Yes, Porzingis is 7’3″. And sure, we might not see him return with the same lateral quickness or leaping ability.

But he’s also not gonna shrink. He won’t lose his instincts or shooting touch. And I feel pretty confident saying he won’t get less competitive from this.

Why is this the Joel Embiid angle? Partially because of the injury correlation, yes. But mostly because of something he said last night. Because of “Summer Things”

Kristaps Porzingis basically has the next 20 months to do “Summer Things”. Even if he comes back to play the last two months next year–which I don’t think will or should happen since the Knicks won’t be remotely near contention by the time he could return this time next year–it’s a quick blip in what is now a twenty month rebuilding process.

Last summer, KP spent two months in Europe building up his strength and his game. Two months is not a lot of time, but showed immediately. From August 31st (the start of Eurobasket) through November 29th (the night Justise Winslow stomped on his ankle), he was one of the ten best basketball players in the world. He was going for almost 30 and 8 a night, leading the league in blocks, playing 35 minutes with enough energy to dominate in the fourth, and was singlehandedly responsible for a genuinely bad Knicks team being two games over .500 with him in the lineup.

But like I said: two months is not a lot of time. You can’t completely rebuild your body in two months. And even despite those noticeable improvements, the grind of the season caught up to him right around the same time Justise Winslow stomped on his ankle. He hadn’t had enough time to jump from where he was to where he needed to be physically.

He now has 20 months to fix things. To not only add muscle and bulk up, but also to rebuild his body dynamics from the ground up. To improve his fluidity and prepare for the grind of a season.

Yes, he’s limited by, you know, having to rehab a torn ACL. I understand that. The point here is that it’s 20 months of building from the ground up. There is no NBA season to break him down. And that’s all without mentioning the chance this gives him to improve the parts of his game he needs to work on – most notably in the post.

By the time we see KP on a court again he’ll have completely changed his physique. Maybe he won’t be as quick or as spry. But he’ll be more physically equipped to play Center. He’ll have an even better jumper, new post moves, and a better overall feel for the game. And yeah… he’ll still be 7’3″ with those incredible instincts and innate defensive timing.


The Steph Curry angle…

Without playing these last 27 games, and without playing at least the first 50 games next season, it’s virtually impossible for Porzingis to make an All NBA Team or win Defensive Player of the Year in either of the next two seasons.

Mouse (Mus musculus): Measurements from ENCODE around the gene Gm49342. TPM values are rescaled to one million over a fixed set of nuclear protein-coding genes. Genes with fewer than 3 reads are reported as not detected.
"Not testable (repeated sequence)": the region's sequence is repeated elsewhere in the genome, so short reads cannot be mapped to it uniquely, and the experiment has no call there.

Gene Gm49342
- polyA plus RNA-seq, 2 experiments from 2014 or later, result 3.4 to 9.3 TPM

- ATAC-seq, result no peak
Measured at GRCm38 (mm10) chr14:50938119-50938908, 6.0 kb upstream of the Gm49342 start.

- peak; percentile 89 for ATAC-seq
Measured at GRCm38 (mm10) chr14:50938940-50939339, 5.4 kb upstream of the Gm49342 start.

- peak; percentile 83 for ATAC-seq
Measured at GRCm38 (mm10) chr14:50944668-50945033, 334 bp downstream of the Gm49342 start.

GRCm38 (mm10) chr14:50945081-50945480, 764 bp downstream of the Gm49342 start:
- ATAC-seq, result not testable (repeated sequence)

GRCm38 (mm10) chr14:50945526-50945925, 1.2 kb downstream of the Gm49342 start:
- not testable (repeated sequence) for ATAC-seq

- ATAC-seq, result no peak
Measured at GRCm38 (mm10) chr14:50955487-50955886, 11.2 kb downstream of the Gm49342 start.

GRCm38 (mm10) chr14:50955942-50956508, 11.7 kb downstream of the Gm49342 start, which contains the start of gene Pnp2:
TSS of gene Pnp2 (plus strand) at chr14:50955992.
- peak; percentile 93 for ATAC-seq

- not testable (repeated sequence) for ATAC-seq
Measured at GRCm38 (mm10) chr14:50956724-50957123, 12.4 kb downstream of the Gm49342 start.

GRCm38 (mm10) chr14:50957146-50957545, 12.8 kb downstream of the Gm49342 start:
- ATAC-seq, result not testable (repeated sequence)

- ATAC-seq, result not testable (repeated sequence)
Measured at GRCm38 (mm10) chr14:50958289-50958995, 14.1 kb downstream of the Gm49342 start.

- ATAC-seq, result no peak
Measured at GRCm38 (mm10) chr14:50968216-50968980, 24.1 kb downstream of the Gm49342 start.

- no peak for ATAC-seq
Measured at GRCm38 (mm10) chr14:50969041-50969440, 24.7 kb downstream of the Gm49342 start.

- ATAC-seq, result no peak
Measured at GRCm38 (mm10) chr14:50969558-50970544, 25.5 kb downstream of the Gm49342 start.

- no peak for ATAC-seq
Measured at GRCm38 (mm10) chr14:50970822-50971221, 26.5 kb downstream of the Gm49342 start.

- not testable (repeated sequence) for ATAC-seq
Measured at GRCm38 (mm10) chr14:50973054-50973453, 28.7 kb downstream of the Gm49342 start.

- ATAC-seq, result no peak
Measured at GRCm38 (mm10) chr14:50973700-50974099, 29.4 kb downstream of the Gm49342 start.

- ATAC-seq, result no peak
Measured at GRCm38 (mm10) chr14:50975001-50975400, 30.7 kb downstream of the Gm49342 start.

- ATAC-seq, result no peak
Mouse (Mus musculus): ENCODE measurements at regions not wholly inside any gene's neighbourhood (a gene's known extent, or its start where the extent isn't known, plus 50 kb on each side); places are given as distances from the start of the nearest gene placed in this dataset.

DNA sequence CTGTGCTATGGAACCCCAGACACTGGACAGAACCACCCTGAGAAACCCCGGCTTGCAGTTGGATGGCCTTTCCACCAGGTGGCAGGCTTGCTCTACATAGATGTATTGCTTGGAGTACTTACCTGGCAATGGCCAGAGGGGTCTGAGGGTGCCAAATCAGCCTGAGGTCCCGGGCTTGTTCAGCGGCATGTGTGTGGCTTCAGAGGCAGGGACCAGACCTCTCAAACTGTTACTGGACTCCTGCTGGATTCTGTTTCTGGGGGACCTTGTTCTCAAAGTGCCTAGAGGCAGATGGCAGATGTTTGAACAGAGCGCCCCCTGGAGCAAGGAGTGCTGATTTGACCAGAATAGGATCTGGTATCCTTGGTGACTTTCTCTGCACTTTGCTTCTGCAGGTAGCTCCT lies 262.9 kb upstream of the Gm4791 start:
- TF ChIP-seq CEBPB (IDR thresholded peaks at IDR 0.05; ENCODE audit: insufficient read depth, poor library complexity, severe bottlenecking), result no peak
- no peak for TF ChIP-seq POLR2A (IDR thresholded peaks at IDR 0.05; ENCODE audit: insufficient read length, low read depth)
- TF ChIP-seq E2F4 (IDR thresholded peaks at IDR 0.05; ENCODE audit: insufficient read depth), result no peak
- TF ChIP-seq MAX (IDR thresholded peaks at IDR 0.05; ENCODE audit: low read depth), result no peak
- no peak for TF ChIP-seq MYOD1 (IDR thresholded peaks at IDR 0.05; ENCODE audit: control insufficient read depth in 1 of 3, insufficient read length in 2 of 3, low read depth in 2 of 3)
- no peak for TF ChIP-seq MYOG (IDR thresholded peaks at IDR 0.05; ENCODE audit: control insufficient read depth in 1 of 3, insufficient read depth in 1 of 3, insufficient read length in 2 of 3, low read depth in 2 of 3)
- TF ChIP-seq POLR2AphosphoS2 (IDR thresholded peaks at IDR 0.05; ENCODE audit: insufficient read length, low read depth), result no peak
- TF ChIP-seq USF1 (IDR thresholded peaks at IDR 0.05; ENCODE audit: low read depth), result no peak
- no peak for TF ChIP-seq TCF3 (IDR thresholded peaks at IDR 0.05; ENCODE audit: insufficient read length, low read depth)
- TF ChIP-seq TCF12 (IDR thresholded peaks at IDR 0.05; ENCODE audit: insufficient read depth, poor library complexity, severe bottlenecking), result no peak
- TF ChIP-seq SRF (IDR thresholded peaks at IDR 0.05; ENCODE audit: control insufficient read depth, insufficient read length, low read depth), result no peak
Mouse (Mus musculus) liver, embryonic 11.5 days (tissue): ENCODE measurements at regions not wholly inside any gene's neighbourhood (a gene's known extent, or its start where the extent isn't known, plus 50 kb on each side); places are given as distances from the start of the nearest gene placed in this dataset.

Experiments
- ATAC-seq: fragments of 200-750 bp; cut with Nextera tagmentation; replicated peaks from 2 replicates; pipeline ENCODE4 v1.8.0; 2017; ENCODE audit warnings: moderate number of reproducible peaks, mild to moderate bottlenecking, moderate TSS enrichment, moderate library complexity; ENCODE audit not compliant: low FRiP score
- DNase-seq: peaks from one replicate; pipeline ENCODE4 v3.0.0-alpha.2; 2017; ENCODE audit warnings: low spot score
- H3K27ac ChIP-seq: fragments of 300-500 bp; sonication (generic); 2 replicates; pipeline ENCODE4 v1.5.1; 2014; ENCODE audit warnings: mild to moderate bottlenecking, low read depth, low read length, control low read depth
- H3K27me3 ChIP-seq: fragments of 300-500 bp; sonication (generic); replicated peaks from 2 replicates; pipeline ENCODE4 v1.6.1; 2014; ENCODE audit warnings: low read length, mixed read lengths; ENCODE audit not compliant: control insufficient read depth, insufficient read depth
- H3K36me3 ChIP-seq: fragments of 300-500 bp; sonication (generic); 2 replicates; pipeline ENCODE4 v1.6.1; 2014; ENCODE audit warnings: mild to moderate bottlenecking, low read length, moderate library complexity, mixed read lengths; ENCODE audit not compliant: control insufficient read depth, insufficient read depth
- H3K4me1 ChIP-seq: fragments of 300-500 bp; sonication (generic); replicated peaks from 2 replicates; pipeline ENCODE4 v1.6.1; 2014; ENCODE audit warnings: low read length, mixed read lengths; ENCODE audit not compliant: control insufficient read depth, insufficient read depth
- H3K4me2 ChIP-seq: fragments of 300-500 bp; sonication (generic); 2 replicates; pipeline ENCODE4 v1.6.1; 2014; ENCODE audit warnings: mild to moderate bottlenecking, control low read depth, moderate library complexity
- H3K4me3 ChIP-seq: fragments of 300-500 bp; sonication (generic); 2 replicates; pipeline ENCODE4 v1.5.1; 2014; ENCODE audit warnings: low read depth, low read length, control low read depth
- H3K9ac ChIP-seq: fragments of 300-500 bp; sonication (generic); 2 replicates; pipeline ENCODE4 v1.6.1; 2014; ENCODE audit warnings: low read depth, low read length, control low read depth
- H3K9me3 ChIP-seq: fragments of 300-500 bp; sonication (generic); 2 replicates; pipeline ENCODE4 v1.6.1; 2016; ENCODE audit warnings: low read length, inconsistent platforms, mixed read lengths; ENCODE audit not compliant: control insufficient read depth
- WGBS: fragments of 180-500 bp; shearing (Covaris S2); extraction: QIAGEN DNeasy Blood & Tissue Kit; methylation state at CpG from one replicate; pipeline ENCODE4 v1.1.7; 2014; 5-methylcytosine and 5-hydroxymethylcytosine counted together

Why does that matter?

Despite the injury, the Knicks can and will sign Porzingis to the max allowable extension this upcoming fall. I say allowable because without an All NBA or DPOY, he will only be able to start his extension at 25% of the salary cap, rather than 30%.

Why is this the Steph Curry angle? Because Steph Curry’s ankle injuries cost him a bunch of money when his first extension came up.

He got a 4 year, $44 million contract extension back in 2013. This was before he made a huge leap to MVP Curry – but that was still considerably less than his talent would demand. He got lowballed because of his questionable ankles and the risk in signing him.

For Curry himself, those injuries changed the way he approached his health and fitness and body dynamics and made him better in the long run – something I touched on with Porzingis in the Embiid section.

For the Warriors, that money not spent on Curry was used to help build the team around him. A significant portion of their movies–trading for and extending Iggy, signing Livingston, extending Klay and Draymond–were only made possible because Steph was making far below marker value. And yes, even with the unexpected cap spike last offseason, Curry making just $12 mil was still the difference in allowing them to sign Kevin Durant.

There are plenty of contributing factors that make this Porzingis situation different – one of which being the Warriors are neither cursed nor inept. I don’t think I have to go over every distinction here.

But the basic idea, from a salary and roster construct standpoint, is still that you need breaks like that in building a team.

KP making 5% less in 2019-20 might not seem massive. But it could be the difference between how much the Knicks can offer another max free agent. Shit, even if it’s just the difference in adding a bench scrub at $6 mil a year scrub vs. a Shaun Livingston type vet for $12 mil, that’s important.


The One Pronged Fork angle…

What this all come down to though, is what the front office does.

I mentioned at the top the Knicks fork in the road problem. At every opportunity, they’ve chosen the wrong path. On the few occasions where they’ve started down the right path, they’ve turned back around and went down the wrong one.

Before last night, the Knicks were pulling up their next fork in the road with tomorrow’s trade deadline.